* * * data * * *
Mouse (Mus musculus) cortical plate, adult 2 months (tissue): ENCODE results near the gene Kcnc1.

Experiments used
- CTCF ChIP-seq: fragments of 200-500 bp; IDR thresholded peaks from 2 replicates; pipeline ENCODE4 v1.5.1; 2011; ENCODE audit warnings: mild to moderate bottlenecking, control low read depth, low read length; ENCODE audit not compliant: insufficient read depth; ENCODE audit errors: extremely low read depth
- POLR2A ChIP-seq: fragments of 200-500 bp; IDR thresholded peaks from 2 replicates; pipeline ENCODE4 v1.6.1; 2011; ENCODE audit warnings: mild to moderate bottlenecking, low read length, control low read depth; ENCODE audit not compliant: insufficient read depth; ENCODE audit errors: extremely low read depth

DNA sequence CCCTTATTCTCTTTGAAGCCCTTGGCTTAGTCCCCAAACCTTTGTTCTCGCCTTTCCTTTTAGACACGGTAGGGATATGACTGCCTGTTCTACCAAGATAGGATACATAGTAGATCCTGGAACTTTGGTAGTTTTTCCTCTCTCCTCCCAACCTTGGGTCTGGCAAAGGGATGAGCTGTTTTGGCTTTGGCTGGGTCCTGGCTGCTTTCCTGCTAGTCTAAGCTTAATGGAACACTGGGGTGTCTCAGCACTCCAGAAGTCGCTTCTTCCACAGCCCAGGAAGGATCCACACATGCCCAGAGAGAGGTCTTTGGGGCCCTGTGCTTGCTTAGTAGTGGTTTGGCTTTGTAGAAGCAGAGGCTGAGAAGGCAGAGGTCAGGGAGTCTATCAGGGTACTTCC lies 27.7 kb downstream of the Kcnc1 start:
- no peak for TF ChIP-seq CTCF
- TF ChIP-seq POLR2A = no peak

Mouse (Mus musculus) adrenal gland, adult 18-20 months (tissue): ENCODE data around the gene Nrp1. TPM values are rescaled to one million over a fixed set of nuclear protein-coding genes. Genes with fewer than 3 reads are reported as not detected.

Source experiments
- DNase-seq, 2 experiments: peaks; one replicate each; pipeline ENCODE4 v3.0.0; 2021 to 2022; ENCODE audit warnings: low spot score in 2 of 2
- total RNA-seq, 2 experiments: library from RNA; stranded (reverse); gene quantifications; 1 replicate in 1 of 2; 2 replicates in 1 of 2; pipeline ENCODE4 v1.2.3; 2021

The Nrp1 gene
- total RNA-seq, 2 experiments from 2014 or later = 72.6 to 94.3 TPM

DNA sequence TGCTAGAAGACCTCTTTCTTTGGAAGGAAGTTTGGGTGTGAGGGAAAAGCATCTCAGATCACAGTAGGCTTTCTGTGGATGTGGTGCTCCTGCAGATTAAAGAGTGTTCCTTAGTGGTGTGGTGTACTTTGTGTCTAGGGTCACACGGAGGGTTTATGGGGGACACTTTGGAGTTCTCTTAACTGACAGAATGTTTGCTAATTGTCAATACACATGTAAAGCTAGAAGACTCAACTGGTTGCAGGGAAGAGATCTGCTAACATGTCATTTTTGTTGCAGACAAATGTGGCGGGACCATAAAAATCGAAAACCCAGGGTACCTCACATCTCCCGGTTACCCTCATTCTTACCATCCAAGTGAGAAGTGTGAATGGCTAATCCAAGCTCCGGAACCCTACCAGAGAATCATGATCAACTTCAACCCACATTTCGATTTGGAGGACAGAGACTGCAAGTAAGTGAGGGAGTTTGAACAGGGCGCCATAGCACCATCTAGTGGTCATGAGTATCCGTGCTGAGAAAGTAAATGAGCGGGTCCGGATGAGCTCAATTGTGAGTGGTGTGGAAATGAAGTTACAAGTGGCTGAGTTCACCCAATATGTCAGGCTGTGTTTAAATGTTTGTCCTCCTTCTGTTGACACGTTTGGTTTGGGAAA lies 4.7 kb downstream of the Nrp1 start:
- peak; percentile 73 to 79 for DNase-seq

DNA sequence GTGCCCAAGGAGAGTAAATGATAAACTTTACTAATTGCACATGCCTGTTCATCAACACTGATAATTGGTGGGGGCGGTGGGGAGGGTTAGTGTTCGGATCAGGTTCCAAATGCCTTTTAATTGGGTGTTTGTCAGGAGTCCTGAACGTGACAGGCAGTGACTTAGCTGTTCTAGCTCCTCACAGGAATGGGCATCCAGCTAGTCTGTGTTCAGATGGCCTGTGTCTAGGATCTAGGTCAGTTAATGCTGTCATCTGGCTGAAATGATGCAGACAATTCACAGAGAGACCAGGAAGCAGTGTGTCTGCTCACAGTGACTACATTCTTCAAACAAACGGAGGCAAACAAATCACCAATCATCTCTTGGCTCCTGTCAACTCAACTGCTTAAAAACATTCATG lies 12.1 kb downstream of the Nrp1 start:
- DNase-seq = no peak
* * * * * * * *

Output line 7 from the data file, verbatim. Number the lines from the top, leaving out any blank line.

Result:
- TF ChIP-seq POLR2A = no peak